Magsanoc: Mahirap talaga. It came to a point na maiiyak ka na talaga, pero anak-mahirap ako, yun lang ang kaya ko. It was also basketball that saved me and funded my studies dahil nga naglalaro ako. Pero swerte dahil it prepared us for the life ahead. Siguro kung ‘di ako nahirapan ng ganun, di ko ma-a-appreciate kung ano ang meron ako. So thankful ako. I would never change anything na pinaghirapan namin.

III. “Halos every practice naman nasisigawan ako nun. Lagi akong pinapahiya, hanggang sa kumbaga yung malabas ko yung galit ko during the game.”

Chito De La Vega (Inquirer Sports Reporter): Si Joe Lipa sikat na noon, at noon pa lang, kinukumpara na siya kay Bobby Knight.

Altamirano: Coach Joe was really ahead of his time sa coaching, so, kumbaga, yung ginagawa namin, pag sa tingin ng ibang tao, “Ano ba ‘to, weird naman ‘tong mga ginagawa nitong mga players na ‘to, yung team na ‘to.” But at that time, it was something new, so si Coach Joe was able to bring that sa Philippine basketball. So he introduced that early, and eventually, the other teams copied him already, and you know, was able to do what he was doing. Yun lang ang advantage namin, we were coached by a very intelligent coach.

Guanio: Si Coach Joe talagang disciplinarian. Tapos talagang mahirap magpa-ensayo. Hard-nosed, kasi ang laki ng ilong nun eh.

Paras: He is a good coach. He will be mean to you, kaya lang yung pagiging mean niya is for you to improve. Ako naman, alam niya yung potential ko, kaya he made effort to maximize the talent that I got, na mailabas ko. Patatapangin ka niya. Kasi let’s face it, basketball is a physical sport. Hindi pwede yung mabait ka rin dun. So kailangan, you need to be tough. May mga co-players na walang gagawin kundi asarin ka, saktan ka, and you need to be ready. It’s not all the time na you will receive ganung klaseng paninira. May time na kailangan mong bumawi.

Guanio: Si Benjie, Bondying ang tawag dyan [ni Coach Joe]. Eh nung time kasi nun, parang ang laki-laki pero bo-bondying-bondying.

Paras: Halos every practice naman nasisigawan ako nun. Lagi akong pinapahiya, hanggang sa kumbaga yung malabas ko yung galit ko during the game.

Magsanoc: [Coach Joe] was a mentor and a teacher to all of us. And he opened the doors to a lot of realities in life for all of us, and we are indebted to him eternally dahil he catered to all of us to be given the privilege sa paglalaro and at the same time find our mark sa UP.

IV. “Parang talo na kami, talo na kami.”

Magsanoc: Ang malalakas nun ang UE, Adamson, FEU. Yung tatlong yun ang laging teams to beat.

Paras: Mga first few games namin, we won, so yun na yung nagpataas ng morale nung team.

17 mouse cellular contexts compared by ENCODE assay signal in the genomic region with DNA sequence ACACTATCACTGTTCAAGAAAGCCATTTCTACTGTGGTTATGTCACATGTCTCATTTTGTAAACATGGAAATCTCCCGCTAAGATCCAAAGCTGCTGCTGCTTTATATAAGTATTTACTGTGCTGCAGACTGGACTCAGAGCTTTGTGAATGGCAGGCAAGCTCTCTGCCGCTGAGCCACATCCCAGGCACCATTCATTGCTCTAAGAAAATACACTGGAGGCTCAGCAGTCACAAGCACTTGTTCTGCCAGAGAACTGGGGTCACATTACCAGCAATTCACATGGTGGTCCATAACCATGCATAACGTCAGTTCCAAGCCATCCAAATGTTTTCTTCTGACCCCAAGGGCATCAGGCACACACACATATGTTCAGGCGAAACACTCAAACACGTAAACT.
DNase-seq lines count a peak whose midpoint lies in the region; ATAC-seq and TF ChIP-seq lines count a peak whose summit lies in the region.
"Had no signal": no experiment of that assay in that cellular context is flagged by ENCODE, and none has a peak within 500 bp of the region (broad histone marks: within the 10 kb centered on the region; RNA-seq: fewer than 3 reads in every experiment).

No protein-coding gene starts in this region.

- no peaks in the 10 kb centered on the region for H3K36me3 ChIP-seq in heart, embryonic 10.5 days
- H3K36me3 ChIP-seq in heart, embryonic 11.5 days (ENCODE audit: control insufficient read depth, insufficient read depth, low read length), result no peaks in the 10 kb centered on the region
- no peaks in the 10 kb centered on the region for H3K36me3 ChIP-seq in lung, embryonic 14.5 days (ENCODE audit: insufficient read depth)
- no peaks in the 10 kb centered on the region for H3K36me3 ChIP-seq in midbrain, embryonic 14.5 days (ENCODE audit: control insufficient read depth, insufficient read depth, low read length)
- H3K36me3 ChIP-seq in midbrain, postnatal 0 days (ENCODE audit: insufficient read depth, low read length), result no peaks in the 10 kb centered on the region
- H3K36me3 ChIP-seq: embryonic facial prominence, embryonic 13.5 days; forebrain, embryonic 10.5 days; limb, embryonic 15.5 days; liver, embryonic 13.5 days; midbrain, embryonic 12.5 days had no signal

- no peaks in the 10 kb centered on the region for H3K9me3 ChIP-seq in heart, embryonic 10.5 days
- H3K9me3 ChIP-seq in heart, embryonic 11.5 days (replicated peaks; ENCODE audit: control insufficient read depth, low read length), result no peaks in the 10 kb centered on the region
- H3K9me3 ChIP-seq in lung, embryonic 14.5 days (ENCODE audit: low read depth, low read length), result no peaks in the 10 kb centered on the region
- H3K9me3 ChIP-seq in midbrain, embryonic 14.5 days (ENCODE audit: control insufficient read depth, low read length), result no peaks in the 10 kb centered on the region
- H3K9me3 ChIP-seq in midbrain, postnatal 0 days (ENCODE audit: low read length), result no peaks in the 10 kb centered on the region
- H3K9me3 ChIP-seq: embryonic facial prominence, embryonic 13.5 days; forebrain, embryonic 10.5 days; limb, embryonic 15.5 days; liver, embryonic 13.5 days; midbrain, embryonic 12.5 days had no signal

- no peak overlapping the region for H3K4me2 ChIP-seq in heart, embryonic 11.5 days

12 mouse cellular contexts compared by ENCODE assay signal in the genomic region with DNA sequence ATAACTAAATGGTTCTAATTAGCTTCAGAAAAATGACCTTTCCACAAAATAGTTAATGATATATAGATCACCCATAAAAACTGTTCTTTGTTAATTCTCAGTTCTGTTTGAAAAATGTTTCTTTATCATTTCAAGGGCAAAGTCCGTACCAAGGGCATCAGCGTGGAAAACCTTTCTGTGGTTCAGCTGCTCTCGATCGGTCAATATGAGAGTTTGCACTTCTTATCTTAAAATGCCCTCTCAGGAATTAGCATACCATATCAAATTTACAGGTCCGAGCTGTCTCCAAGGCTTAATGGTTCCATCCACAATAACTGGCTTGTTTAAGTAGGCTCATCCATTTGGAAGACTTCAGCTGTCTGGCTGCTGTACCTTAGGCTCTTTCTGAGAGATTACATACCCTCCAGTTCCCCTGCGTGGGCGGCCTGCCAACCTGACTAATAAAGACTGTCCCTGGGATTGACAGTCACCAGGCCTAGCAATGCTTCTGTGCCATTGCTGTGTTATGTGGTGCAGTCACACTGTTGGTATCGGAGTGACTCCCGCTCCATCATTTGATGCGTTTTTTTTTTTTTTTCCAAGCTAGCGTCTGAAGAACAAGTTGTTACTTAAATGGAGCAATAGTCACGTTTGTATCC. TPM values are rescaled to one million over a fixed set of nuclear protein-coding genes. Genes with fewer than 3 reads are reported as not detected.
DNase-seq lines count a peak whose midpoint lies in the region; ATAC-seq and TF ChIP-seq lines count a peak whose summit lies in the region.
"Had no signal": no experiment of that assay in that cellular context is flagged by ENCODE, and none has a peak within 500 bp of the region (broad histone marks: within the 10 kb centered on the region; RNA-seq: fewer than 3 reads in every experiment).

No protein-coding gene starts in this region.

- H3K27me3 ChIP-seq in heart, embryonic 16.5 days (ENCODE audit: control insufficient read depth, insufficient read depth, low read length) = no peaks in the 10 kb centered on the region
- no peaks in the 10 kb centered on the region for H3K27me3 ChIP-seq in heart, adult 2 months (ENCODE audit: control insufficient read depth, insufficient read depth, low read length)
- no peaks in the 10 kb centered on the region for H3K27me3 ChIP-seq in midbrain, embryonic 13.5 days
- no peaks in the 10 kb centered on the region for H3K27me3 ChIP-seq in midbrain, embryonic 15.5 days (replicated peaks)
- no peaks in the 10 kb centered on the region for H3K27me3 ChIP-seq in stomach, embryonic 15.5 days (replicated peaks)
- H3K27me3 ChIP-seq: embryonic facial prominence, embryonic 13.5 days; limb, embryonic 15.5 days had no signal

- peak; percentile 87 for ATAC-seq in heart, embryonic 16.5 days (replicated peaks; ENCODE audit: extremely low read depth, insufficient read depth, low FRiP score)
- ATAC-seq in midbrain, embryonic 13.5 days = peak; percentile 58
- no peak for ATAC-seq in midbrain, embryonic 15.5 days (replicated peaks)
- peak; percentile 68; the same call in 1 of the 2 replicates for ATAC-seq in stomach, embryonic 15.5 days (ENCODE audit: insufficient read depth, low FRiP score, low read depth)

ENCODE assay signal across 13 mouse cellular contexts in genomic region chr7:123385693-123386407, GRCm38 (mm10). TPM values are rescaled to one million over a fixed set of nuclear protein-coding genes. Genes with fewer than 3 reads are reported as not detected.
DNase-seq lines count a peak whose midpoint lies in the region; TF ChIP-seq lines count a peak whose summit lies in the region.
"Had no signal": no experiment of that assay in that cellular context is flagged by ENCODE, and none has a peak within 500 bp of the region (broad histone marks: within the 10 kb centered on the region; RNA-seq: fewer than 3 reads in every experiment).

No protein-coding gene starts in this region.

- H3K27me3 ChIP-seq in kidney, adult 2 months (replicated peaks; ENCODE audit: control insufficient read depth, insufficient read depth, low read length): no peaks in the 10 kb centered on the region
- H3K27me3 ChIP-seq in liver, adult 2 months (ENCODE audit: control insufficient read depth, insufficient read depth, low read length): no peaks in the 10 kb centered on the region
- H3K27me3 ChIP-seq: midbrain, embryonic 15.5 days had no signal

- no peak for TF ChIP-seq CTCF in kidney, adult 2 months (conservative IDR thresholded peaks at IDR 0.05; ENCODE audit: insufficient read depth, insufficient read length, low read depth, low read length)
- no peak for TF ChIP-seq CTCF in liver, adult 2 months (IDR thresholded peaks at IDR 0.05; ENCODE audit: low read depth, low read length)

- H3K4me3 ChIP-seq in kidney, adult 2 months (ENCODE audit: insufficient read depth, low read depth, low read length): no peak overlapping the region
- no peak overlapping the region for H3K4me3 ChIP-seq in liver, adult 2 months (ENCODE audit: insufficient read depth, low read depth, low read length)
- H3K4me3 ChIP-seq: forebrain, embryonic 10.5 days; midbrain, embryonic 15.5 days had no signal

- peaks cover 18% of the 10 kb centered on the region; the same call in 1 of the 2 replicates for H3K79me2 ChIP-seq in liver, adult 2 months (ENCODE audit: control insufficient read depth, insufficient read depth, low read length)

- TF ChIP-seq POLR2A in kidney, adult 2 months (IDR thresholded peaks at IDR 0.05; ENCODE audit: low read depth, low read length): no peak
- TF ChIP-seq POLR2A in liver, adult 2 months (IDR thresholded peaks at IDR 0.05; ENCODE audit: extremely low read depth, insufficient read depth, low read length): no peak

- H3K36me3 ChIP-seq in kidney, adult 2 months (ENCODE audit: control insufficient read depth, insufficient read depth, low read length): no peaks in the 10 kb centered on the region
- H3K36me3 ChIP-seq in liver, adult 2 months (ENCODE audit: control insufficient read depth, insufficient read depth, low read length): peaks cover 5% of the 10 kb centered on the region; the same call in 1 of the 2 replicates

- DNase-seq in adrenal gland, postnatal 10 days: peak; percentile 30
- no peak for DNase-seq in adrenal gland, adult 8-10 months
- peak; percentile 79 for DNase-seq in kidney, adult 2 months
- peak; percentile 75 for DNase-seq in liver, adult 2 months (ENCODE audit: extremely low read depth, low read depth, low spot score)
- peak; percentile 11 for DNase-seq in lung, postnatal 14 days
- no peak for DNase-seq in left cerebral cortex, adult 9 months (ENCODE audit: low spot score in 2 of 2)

Guanio: Minsan may mga supporters na magpapakain. ‘Pag wala, uwian na. Ganun lang, walang gimik, walang mga recovery sessions, walang mga spa. “Uwi na kayo!” Bahala na kayo. Kita-kita na lang bukas sa ensayo.

Paras: During the game against UE, we lost, nung first round. Tapos during the second round naman we lost against UST, so parang nagkaroon kami ng a little doubt ‘cause pag na-straight ng UE, they will win the championship. Kaya lang they lost against FEU, so yun nagkaroon kami ng chance ‘cause we need to play a knockout game against FEU.

Guanio: We had so many obstacles that year because Eric and Ronnie were included in the Philippine team lineup for the Asian Games. So when they were there, iniwan kami dito. Coach Joe had to go with them also because he was the coach of the national team. So what happened was some of the UAAP games, Adamson, NU yata, we had to play without Ronnie, without Eric, who were our number one and two point guards at that time. To add to that, wala pa si Coach Joe.

Lipa: I didn’t consider it an obstacle, but I think a blessing in disguise was when our players left for the Asian Games, last minute, to Seoul, Korea. And we missed three games. And when we came back, number one was UE, and we were tied with FEU at second place. And we had to play a knock-out match against FEU to have a privilege to play against UE in the championship.

Guanio: We had to go through a bakbakan with FEU… [we thought] FEU won the game already. So they were freezing the ball, iniikot na lang yung bola para maubos yung time.

Lipa: With eight seconds to go, FEU had possession of the ball and we were behind one point.

Altamirano: Parang talo na kami, talo na kami.

Guanio: For some reason, nag-crosscourt pass yung isang player nila.

Paras: Si Ramil Cruz yung nakaagaw nung bola. And he’s not a point guard, forward siya, so awkward pag-dribble niya.

Altamirano: And then he went all the way for the basket, for us to win the game. So yun yung parang, wow, talagang sigawan, everybody was, parang, if we had lost the game, that was it for us. So nobody remembers that, but we do.

Lipa: That steal is one of the best things that happened to the UP team. It was almost forgotten, but Ramil was a real hero during that time.

 


In Part 2: How the UP Fighting Maroons brought down Jerry Codiñera and the vaunted UE Red Warriors.

 

This article was first posted in InterAKTV.ph.

Author: TNP

The Official Student Publication of the UP College of Mass Communication.